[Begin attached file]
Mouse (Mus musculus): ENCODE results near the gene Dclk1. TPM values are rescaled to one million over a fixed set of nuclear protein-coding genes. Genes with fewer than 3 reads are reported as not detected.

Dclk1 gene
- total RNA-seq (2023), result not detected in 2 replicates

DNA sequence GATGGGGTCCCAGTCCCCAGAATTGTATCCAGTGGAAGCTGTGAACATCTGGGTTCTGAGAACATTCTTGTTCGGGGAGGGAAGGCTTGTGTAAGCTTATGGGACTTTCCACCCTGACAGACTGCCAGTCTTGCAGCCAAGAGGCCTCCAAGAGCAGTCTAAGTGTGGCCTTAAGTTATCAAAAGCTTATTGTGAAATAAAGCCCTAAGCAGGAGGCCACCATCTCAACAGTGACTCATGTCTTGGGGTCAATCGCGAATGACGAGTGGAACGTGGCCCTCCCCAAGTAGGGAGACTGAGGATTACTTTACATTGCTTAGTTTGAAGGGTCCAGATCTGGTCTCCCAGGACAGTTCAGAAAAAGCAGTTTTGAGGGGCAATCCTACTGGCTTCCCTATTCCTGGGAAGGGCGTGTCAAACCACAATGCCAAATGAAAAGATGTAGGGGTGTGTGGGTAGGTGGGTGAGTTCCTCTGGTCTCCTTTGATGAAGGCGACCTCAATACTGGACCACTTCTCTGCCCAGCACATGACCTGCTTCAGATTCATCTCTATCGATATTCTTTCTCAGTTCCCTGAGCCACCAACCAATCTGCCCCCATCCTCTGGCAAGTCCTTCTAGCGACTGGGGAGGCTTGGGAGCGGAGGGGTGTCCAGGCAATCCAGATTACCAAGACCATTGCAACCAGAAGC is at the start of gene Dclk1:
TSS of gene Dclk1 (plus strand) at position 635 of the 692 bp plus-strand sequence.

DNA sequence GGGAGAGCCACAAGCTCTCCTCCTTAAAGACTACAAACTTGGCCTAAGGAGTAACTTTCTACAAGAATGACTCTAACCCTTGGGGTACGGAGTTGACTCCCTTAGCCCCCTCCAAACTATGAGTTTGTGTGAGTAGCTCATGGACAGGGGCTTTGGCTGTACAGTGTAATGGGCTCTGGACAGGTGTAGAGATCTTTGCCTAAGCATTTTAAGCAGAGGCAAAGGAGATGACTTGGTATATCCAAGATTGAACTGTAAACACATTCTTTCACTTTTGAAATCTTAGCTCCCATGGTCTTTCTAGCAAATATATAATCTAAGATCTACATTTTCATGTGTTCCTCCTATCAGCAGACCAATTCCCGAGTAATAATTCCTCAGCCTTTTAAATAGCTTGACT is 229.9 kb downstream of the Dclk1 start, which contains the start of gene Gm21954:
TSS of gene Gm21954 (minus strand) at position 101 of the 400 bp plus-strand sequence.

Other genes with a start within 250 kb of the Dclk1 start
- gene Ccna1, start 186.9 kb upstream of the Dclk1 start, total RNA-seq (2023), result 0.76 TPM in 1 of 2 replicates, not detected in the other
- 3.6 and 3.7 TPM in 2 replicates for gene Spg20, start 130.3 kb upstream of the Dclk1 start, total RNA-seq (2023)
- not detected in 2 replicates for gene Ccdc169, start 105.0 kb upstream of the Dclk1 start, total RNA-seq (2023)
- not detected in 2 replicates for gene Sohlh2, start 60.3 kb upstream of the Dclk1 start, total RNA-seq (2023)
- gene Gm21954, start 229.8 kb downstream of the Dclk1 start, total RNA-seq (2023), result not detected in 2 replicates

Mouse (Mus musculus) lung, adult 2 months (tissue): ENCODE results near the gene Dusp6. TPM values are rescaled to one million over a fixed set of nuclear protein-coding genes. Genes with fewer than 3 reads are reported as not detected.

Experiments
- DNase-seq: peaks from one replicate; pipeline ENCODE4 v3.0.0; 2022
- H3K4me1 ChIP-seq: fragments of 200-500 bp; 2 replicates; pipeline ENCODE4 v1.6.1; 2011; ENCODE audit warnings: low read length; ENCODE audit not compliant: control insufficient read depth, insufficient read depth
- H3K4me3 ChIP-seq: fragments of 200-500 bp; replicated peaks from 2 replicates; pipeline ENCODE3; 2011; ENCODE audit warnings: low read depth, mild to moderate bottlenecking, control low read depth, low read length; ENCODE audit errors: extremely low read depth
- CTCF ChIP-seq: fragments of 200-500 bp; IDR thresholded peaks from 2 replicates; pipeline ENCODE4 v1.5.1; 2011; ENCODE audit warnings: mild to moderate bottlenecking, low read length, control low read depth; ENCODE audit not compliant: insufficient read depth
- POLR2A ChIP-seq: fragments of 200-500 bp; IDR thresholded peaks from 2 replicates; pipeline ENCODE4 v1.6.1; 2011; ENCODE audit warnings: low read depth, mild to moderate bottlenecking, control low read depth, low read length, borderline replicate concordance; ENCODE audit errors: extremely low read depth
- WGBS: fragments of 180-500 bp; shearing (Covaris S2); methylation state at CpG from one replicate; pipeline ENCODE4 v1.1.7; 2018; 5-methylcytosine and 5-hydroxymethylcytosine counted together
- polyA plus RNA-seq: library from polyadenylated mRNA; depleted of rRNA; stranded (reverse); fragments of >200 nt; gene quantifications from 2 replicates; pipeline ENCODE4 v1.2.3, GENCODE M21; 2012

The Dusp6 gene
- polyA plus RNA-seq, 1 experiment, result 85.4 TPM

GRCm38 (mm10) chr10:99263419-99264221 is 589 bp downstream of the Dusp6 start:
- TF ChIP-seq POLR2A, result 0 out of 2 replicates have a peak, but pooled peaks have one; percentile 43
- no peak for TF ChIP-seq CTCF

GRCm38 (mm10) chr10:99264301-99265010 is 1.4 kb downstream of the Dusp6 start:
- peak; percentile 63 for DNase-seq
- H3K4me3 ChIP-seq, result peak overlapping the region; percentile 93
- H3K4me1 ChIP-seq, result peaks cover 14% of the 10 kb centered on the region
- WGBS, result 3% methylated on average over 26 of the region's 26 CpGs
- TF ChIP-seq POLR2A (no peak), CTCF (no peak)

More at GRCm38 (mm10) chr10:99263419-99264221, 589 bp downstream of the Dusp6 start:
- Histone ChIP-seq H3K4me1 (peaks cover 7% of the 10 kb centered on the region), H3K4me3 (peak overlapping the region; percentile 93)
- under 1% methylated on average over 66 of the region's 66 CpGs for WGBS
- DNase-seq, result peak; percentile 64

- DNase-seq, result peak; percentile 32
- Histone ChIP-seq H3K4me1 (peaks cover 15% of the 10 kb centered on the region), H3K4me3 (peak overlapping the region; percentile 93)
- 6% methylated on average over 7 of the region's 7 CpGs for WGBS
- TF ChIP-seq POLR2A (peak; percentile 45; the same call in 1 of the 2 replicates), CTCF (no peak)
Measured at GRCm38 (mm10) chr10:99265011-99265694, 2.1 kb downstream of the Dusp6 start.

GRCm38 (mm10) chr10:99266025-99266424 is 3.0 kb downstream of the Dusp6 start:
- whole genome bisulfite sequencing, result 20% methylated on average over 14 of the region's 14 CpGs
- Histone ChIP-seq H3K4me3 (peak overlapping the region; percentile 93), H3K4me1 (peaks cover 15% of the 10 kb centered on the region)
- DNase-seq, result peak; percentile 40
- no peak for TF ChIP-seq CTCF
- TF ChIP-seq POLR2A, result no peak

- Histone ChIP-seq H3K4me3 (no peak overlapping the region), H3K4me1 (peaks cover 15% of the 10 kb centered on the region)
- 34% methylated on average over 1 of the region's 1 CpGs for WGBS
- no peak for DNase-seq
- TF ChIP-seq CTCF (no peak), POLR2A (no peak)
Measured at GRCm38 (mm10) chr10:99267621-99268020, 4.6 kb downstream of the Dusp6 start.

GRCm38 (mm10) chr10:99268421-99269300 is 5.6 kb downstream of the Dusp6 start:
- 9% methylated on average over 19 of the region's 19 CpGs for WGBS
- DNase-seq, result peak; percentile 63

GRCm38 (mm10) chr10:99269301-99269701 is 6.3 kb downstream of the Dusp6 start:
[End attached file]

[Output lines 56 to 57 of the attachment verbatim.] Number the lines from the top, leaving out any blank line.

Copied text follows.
- DNase-seq, result peak; percentile 63

GRCm38 (mm10) chr10:99269301-99269701 is 6.3 kb downstream of the Dusp6 start: